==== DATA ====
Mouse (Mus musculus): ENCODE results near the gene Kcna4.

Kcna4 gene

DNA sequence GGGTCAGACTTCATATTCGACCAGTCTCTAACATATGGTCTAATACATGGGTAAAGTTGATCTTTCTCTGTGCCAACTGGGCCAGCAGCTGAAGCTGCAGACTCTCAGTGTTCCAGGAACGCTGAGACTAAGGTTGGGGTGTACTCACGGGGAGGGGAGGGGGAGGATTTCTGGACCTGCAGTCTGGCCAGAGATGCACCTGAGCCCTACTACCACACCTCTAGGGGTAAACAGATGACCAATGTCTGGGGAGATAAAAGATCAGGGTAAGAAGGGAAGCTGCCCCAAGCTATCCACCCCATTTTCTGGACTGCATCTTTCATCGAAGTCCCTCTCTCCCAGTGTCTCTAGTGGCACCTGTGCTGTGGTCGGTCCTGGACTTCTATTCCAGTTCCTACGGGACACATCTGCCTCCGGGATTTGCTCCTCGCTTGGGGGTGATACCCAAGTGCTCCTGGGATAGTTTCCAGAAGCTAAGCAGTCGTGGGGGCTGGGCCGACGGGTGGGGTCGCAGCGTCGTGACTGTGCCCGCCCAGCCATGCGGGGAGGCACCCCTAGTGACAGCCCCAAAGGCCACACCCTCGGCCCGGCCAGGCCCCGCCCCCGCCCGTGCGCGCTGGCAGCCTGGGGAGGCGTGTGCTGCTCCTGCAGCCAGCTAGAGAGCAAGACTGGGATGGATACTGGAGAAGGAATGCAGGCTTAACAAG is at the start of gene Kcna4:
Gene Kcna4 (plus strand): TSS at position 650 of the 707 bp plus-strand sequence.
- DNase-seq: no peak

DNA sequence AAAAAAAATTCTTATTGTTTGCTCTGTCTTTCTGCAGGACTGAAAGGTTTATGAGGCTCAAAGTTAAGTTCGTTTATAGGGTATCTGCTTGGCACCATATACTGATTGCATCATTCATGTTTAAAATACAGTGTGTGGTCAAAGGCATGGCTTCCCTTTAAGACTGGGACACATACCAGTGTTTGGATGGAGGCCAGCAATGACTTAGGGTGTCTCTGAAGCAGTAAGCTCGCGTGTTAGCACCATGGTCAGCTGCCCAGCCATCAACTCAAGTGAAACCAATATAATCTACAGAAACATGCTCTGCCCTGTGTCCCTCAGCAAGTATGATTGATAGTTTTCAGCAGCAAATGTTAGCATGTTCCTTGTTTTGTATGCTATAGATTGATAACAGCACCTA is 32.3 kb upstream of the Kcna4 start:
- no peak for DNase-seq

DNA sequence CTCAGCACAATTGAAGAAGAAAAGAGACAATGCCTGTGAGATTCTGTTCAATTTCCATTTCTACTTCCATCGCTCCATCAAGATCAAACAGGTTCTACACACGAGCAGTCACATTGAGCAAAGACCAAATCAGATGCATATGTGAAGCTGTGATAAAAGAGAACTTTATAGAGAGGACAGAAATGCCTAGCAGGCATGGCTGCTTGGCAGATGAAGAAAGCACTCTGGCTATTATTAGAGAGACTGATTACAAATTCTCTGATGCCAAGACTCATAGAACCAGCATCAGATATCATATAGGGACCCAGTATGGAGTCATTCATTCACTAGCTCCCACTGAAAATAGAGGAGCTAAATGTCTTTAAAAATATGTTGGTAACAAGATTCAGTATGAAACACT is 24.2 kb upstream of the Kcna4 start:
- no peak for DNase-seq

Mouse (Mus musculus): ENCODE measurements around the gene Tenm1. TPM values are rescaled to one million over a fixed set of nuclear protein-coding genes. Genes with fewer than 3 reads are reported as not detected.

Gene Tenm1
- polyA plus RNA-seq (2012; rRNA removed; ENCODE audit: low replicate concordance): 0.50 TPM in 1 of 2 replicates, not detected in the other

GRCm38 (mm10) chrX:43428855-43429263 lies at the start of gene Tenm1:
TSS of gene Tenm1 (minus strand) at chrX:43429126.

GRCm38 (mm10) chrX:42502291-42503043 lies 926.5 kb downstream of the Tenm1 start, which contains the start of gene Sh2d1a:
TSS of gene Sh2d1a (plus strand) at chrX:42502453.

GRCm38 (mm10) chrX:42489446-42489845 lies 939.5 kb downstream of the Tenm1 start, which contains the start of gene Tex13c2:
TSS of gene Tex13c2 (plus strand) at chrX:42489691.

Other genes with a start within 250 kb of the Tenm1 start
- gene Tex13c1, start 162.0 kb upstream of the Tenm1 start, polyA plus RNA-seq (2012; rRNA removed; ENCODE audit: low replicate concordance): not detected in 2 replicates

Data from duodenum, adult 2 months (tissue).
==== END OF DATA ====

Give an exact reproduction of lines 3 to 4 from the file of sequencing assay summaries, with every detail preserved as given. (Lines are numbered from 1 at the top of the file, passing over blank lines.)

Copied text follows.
DNA sequence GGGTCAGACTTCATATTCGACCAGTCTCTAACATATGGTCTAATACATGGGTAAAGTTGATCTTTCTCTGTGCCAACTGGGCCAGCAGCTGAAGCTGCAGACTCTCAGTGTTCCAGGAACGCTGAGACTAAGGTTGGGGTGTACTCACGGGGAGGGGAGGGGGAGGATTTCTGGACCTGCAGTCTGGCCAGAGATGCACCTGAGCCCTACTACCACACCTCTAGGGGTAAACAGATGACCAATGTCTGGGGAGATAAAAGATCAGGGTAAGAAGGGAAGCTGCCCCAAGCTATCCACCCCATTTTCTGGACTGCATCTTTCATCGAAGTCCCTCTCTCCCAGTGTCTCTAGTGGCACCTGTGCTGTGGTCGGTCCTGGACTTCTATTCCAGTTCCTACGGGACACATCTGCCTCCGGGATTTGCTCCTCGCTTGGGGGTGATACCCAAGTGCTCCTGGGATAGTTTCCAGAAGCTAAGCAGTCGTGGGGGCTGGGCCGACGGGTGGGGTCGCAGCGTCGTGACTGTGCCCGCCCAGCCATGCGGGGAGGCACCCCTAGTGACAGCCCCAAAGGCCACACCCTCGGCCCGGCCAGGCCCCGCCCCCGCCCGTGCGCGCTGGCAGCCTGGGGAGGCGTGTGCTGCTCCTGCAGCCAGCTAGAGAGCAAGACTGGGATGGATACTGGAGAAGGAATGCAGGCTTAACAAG is at the start of gene Kcna4:
Gene Kcna4 (plus strand): TSS at position 650 of the 707 bp plus-strand sequence.